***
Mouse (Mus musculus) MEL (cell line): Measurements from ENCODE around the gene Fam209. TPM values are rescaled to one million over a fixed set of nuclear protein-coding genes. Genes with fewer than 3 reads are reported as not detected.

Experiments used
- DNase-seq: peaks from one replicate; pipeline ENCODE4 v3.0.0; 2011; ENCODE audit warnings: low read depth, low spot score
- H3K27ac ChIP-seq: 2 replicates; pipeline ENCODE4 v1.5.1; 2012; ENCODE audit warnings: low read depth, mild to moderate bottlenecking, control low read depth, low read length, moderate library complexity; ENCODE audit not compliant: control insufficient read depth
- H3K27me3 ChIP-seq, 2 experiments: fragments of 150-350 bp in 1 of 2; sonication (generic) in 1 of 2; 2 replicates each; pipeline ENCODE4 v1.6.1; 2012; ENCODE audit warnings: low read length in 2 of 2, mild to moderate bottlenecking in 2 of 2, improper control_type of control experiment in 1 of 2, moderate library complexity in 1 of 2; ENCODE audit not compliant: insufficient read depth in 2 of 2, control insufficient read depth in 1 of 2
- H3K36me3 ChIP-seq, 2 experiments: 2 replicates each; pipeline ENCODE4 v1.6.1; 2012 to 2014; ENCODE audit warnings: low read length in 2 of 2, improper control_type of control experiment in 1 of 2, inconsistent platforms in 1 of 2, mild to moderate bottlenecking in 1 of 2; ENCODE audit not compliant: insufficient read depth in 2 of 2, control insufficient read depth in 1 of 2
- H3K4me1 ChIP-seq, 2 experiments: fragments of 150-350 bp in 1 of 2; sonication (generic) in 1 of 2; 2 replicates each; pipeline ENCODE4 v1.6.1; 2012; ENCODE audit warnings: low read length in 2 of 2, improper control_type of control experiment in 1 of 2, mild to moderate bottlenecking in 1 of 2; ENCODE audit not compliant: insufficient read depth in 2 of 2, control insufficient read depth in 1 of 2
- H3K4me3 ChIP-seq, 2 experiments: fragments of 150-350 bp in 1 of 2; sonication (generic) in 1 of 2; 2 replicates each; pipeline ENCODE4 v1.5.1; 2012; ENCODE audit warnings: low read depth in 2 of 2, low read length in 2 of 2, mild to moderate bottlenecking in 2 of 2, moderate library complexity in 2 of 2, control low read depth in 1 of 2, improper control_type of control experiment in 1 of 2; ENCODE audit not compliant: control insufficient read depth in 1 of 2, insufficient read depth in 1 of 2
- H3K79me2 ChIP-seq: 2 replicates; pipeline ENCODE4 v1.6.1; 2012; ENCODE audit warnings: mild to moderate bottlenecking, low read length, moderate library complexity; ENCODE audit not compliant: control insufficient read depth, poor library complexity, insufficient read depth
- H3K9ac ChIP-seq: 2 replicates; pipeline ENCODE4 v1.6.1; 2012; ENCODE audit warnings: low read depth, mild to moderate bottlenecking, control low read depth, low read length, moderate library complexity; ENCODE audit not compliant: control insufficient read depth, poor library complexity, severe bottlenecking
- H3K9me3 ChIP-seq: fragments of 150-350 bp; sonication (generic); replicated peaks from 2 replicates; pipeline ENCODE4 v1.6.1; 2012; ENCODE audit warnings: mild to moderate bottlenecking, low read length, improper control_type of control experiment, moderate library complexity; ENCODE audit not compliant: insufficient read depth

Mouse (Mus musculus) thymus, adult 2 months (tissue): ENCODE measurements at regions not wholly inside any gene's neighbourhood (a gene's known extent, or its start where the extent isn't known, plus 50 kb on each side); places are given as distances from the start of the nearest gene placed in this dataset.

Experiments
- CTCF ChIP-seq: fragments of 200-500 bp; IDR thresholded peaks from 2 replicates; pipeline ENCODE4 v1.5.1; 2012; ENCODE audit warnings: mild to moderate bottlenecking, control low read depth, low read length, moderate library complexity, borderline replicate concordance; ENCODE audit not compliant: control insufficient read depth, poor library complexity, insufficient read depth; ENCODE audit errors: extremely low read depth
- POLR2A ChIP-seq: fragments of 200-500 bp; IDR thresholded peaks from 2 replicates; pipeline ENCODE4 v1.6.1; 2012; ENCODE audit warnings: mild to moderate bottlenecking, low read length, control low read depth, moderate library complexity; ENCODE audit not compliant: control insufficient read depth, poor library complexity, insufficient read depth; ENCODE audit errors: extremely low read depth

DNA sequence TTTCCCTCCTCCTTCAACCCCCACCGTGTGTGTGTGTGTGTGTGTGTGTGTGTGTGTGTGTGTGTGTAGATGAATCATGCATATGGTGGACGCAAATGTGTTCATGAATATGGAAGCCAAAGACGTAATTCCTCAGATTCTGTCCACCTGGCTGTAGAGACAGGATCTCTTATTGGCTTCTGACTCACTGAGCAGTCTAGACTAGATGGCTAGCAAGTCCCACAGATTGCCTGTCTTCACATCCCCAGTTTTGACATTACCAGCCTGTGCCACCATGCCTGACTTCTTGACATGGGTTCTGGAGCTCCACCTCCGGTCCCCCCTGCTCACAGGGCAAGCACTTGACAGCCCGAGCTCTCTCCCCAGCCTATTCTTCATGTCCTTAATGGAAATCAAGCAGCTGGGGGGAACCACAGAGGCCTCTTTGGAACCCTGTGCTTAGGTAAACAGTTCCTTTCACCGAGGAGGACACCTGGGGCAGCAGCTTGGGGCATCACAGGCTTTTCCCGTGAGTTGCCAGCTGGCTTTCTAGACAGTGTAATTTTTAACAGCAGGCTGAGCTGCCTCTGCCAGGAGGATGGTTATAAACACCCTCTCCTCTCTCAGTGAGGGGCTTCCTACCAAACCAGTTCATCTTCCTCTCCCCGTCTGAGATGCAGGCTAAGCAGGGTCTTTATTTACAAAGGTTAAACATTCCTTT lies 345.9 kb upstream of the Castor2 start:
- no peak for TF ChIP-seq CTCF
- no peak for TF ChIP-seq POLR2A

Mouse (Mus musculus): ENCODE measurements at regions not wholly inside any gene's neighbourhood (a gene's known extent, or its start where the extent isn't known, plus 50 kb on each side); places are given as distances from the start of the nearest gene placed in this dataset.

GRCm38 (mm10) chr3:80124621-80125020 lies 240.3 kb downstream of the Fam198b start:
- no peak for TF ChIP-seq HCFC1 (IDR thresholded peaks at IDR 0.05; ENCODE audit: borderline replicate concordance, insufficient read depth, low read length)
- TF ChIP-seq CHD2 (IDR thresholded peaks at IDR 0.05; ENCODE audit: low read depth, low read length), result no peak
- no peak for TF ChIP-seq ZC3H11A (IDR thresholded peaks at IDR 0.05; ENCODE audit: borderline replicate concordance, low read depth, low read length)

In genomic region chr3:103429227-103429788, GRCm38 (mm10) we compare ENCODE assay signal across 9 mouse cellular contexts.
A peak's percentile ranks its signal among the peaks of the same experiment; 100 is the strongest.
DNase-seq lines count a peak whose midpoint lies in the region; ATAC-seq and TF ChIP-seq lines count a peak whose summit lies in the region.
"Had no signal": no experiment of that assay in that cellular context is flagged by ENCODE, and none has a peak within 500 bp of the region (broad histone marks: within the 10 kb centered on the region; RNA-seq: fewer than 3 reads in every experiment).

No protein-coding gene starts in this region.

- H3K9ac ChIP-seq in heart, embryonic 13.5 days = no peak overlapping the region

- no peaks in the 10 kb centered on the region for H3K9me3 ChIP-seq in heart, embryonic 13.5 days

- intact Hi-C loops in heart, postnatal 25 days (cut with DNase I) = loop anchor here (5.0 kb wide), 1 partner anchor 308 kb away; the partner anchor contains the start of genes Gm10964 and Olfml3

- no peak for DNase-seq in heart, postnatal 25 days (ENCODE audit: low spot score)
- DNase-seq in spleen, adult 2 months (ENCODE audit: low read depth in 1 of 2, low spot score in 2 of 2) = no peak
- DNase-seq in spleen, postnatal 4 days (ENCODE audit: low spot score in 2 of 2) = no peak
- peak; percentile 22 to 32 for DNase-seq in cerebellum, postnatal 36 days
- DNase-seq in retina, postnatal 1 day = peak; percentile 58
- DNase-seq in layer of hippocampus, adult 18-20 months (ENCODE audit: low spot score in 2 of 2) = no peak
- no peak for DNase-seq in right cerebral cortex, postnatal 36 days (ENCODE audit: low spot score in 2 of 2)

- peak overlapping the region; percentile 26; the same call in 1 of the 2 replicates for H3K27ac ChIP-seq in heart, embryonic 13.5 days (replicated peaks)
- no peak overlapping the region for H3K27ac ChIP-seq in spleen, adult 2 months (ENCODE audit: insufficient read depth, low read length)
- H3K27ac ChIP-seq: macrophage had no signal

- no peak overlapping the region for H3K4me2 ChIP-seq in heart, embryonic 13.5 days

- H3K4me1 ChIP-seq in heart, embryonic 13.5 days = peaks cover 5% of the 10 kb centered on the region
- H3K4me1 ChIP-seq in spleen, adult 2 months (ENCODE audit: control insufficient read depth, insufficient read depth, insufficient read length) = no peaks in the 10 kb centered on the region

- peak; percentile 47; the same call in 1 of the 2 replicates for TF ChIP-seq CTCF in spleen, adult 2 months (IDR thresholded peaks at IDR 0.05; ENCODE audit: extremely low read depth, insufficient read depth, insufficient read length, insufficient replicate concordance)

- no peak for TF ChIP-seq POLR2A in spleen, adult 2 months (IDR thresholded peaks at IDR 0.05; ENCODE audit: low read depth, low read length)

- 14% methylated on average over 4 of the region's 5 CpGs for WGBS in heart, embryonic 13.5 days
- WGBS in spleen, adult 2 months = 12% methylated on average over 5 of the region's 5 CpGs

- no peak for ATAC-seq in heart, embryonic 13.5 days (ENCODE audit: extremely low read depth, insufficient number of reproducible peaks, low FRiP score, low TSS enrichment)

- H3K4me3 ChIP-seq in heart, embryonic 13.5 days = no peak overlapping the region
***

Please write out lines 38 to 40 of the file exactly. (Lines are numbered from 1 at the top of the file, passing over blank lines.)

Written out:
- no peak for DNase-seq in right cerebral cortex, postnatal 36 days (ENCODE audit: low spot score in 2 of 2)

- peak overlapping the region; percentile 26; the same call in 1 of the 2 replicates for H3K27ac ChIP-seq in heart, embryonic 13.5 days (replicated peaks)
- no peak overlapping the region for H3K27ac ChIP-seq in spleen, adult 2 months (ENCODE audit: insufficient read depth, low read length)